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Conservationists call for global investment in safeguarding harlequin toads


Forty years after an infectious disease called chytridiomycosis began its deadly wave across Latin America and decimated amphibian populations in its path, the hardest-hit amphibians--harlequin toads--are still facing an ongoing crisis that requires a renewed investment in their conservation, according to a new study published in scientific journal Communications Earth and Environment this month.


“We know that the hard work of amphibian conservationists in Latin America have made a genuine difference in bringing some of these species back from the brink,” said Lina Valencia, ASI founder, co-coordinator of the IUCN SSC Amphibian Specialist Group Atelopus Task Force, and Re:wild Andean countries coordinator. “But many of these species that are coming back are not fully recovering and face additional threats, including the effects of climate change. This paper makes it clear that we need more resources, policies, and help from local communities to make sure we don’t lose this beautiful and charismatic group of amphibians.”

Harlequin toads range across Central and South America--from Costa Rica in the north, to Bolivia in the south, and in nine countries in between. They come in a variety of colors: orange, red, green, yellow, brown, black and sometimes even purple, earning them the nickname “clown frogs.” In some countries, harlequin toads have been imbued with tremendous cultural value.


In the Communications Earth and Environment paper, the 100 co-authors, primarily including conservationists and researchers from countries where harlequin toads naturally occur, compared population data from 2004 to population data from 2022 to examine species-specific trends over the last two decades. The paper finds that harlequin toads remain threatened and have not moved any further from extinction, although conservation efforts have helped keep many populations steady.


Thirty harlequin toad species that were feared extinct are actually coming back in small numbers. Since chytridiomycosis started its deadly wave, researchers in Ecuador rediscovered the Mindo harlequin toad, a species lost to science for more than 30 years, while another team in Bolivia rediscovered the tricolor harlequin toad, lost since 2003. Another team in Panama found that some of the frog species most susceptible to chytrid have developed better defenses to fight the disease and as a result have started to rebound even after biologists feared they may be extinct.


The chytrid fungus and habitat destruction are still the greatest threats to harlequin toads, with the effects of climate change now emerging as an additional challenge. As the result of chytridiomycosis, which ultimately results in a heart attack in the amphibians it infects, in addition to habitat destruction, 84 percent of the 94 harlequin toad species that have been assessed by the IUCN Red List of Threatened Species are threatened with extinction.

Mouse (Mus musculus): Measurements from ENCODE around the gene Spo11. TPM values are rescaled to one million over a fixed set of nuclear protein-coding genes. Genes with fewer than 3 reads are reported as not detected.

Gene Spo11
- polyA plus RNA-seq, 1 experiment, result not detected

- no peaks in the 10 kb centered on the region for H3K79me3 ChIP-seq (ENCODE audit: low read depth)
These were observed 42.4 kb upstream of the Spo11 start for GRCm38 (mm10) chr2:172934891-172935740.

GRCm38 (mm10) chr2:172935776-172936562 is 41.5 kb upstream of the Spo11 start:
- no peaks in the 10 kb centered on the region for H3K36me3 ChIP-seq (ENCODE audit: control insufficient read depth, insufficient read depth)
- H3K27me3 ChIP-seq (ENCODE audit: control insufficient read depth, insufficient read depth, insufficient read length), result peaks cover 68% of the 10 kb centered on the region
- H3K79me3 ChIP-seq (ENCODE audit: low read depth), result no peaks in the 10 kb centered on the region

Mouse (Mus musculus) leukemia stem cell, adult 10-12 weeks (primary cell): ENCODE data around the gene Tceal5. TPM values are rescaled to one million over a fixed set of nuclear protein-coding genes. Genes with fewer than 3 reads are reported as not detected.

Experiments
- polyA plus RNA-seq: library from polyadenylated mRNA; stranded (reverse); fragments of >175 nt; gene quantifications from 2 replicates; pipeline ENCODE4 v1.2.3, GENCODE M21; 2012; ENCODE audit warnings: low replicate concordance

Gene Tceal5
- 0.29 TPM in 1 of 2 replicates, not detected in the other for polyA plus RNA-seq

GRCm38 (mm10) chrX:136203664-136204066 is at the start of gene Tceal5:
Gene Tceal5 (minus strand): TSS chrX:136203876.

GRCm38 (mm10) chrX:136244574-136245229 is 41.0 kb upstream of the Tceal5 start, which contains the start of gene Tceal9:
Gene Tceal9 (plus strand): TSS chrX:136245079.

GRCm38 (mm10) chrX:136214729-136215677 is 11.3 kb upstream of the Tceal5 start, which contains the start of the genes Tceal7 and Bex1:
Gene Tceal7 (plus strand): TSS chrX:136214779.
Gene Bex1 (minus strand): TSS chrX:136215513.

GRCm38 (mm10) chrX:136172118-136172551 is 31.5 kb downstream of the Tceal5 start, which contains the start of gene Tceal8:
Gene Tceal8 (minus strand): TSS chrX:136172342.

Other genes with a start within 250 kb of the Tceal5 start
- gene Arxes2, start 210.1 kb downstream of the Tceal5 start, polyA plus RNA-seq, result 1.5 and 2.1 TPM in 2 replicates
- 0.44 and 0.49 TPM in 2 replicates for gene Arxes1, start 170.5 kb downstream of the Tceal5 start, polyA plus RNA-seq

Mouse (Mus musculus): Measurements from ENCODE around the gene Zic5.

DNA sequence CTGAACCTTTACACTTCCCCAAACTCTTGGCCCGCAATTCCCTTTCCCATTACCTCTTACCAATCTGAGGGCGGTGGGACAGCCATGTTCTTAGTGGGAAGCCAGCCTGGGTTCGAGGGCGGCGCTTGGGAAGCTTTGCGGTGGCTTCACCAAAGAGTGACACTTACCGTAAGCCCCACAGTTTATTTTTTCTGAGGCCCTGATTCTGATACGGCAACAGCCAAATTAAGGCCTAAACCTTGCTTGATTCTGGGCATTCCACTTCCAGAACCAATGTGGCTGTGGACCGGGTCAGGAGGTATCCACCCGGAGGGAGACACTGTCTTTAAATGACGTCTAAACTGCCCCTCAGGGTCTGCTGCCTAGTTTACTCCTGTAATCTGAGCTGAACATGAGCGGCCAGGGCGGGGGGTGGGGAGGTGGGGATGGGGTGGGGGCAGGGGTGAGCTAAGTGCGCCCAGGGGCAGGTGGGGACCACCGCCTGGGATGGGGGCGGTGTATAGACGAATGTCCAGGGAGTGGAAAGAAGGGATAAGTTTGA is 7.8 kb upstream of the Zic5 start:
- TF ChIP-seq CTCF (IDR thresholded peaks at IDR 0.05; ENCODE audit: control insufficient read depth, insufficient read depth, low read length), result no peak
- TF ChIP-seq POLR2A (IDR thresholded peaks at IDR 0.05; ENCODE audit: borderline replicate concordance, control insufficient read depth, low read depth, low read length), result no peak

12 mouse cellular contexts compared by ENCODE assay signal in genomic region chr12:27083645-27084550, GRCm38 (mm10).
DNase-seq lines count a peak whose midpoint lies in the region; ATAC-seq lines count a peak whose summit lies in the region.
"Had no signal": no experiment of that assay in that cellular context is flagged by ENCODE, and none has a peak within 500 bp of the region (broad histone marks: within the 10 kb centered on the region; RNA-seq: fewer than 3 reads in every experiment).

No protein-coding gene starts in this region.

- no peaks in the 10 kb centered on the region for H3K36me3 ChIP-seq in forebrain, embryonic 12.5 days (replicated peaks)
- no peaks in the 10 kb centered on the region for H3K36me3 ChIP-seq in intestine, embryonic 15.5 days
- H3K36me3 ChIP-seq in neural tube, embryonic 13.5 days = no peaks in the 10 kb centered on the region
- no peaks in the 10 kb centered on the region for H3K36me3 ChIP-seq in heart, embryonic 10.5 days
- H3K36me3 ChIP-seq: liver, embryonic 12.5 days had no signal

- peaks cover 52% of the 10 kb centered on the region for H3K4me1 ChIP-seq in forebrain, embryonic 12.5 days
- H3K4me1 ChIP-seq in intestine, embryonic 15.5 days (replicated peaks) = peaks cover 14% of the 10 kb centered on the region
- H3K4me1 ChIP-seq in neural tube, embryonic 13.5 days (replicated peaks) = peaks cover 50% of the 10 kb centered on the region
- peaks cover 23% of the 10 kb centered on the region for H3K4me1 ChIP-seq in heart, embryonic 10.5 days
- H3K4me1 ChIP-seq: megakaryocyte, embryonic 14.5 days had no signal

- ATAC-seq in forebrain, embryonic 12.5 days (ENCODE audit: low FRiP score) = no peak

“Harlequin toads are the poster child for the amphibian crisis and their decline first tipped off herpetologists, conservationists and researchers around the world that something catastrophic was happening across the Neotropics,” said Stefan Lötters, lead author of the paper and associate professor in the biogeography department of Trier University in Germany. [See full list of co-authors here] “When species decline and even vanish, we see entire ecosystems begin to suffer, to the detriment of the health of the planet overall. We’ve managed to stave off what we can, but a full recovery of harlequin toads is going to require much more work and a critical investment in their future.”


Today researchers know much more about chytridiomycosis than they did in the 1980s and are working hard to understand more about the pathogen, and how some individual frogs and entire species have survived it unscathed or are now recovering from it. They are researching probiotics and the genetics of both the pathogen and the frogs to develop options for helping harlequin toads to survive with chytridiomycosis. And early actions to bring harlequin toads into conservation breeding programs have ensured that those species that are extinct in the wild, such the Panamanian golden toad, have not vanished forever.


In addition, the Atelopus Survival Initiative (ASI), which launched in 2021, is working to implement the first-ever action plan for harlequin toads by bringing together 60 organizations in 15 countries to protect and restore harlequin toads. Members of the ASI have decades of experience and knowledge necessary to prevent the extinction of the entire genus of harlequin toads across the region where these species still survive. The ASI and its members, including governments, local communities and Indigenous peoples, address threats to these species--and new ones as they arise--taking into account the social, political and cultural realities of each of the 11 countries where harlequin toads are found.

“The ASI’s collaborative approach has the transformative potential in a group of species that has been in desperate need of help for so long,” said Andrea Terán-Valdez, collections manager for the Jambatu Amphibian Research and Conservation Center in Ecuador, co-author on the paper, and a member of the ASI. “Instead of working in isolation, we are pooling our expertise to exchange methods, share experiences and leverage resources to progress in the protection of these species. We remain hopeful that with these continued efforts and the necessary resources, we can help some of these jewels of Latin America--and the ecosystems in which they live--not only a chance to recover, but an opportunity to thrive.”


Photo: The Guajira harlequin toad from Panama. (Photo by Jaime Culebras, Photo Wildlife Tours)


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